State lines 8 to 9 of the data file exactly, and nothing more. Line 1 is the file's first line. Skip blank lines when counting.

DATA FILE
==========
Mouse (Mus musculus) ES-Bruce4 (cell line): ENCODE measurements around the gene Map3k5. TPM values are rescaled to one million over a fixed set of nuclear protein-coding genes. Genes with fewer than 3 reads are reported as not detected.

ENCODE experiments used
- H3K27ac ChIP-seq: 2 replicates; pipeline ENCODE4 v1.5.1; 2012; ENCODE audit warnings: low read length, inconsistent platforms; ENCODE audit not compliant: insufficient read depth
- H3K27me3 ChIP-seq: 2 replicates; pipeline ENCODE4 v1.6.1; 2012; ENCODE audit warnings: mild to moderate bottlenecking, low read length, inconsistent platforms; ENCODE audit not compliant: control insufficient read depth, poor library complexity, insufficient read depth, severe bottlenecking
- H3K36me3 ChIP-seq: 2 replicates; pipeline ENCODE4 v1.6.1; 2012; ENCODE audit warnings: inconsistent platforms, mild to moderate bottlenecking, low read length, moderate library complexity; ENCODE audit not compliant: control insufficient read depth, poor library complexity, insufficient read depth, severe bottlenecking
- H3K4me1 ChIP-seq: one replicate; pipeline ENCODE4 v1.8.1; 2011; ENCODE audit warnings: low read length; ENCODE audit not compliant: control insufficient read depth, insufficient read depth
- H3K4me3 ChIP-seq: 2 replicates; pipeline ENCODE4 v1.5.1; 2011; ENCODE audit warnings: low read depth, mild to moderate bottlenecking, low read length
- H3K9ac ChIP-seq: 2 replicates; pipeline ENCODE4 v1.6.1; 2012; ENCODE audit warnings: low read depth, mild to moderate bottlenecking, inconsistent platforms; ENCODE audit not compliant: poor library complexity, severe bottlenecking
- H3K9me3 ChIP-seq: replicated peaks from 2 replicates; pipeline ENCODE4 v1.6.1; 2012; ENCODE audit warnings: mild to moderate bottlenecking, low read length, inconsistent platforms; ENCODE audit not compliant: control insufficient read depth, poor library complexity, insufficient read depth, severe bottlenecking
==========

- H3K9ac ChIP-seq: 2 replicates; pipeline ENCODE4 v1.6.1; 2012; ENCODE audit warnings: low read depth, mild to moderate bottlenecking, inconsistent platforms; ENCODE audit not compliant: poor library complexity, severe bottlenecking
- H3K9me3 ChIP-seq: replicated peaks from 2 replicates; pipeline ENCODE4 v1.6.1; 2012; ENCODE audit warnings: mild to moderate bottlenecking, low read length, inconsistent platforms; ENCODE audit not compliant: control insufficient read depth, poor library complexity, insufficient read depth, severe bottlenecking